At the moment, almost every company in the world is trying to cut costs. Whole departments are being sacked if they’re not being effective. And one thing that might differentiate your department from the next one could well be the skill level. You need to lift your game to be able to compete at the moment, so why not get your whole department trained up in an area that concerns you. If your team writes software, make sure they’re writing software as well as possible. If your team is in sales, you had better make sure that your salespeople are as good at making that deal as possible. Training can help with this.

And actually, certification can help too. If there is a certification available in a relevant area, and someone has the time to go and sit the exam, then get them to do it. It rarely costs much, and it will probably help your department if you can say “Our people are getting stronger”, or “Our people are active in professional development”. Not to mention the confidence boost associated with passing an exam, or the added knowledge gained by studying (if required).

If you’re reading this and thinking “Well my boss doesn’t see it that way…”, why not ask if getting certification might help the department’s viability? If the answer is no, then you’re probably no better off. But if the answer is yes, well… you might get some training and some new skills.

Free SQL training at events in the UK and Australia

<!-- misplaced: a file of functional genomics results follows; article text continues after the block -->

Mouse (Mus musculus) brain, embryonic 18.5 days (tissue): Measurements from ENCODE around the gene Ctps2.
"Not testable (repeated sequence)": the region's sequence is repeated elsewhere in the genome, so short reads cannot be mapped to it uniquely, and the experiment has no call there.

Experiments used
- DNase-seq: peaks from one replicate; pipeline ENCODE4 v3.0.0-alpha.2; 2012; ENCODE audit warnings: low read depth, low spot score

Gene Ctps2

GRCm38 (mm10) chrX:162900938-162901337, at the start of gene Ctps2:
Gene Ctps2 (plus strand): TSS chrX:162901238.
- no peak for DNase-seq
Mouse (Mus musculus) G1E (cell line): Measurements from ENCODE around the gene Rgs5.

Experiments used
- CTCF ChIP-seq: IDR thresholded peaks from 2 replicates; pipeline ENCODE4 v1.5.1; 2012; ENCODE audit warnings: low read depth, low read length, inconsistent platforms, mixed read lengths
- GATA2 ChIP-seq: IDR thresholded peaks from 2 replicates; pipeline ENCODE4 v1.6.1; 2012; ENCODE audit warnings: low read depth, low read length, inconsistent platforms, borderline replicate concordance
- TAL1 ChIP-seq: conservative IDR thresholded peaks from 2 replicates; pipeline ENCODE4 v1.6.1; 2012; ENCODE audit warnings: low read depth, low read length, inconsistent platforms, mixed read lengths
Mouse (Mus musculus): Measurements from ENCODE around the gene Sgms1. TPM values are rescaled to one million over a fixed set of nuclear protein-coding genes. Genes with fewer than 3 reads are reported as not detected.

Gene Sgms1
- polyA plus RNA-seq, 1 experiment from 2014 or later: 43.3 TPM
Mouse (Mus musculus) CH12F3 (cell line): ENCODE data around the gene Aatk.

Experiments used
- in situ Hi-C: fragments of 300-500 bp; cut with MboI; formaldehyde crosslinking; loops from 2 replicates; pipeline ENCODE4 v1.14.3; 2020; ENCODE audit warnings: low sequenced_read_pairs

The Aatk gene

…and I’m not even referring to the User Groups which run regularly. The ones I’m referring to are SQLBits and the SQL Down Under Code Camp.

SQLBits was in the UK last weekend, and was a massive success. I would’ve loved to have been able to attend, but it’s a bit far to travel (I guess about 12000 miles). They had over three hundred attend, which is fantastic! Adelaide User Group regular Martin Cairney was there, and presented the talk he gave in Adelaide earlier this year. It seems to have been received well.

And this coming weekend is the SQL Down Under Code Camp in Wagga Wagga. It should be a great event, with well over a hundred people there. If you’re able to get to Wagga, I thoroughly recommend it.

Only 71 people have MCITP:BI

Mitch Wheat sent me this. According to http://www.microsoft.com/learning/mcp/certified.mspx, there are only 71 people in the world (well, at the end of June) who have achieved MCITP:BI. This means passing the two exams 70-445 and 70-446. You could be one if you use SSIS, SSAS, SSRS and do a bit of Data Mining. Doing some of the courses like the ones offered by Solid Quality Learning might help too, of course.

Pearson Vue no longer offering Microsoft exams

You can only book to do Microsoft certification exams through Pearson Vue until the end of August. From then on, you have to choose Prometric. More information can be read at Vue’s website: http://vue.com/ms/testtakerfaq.pdf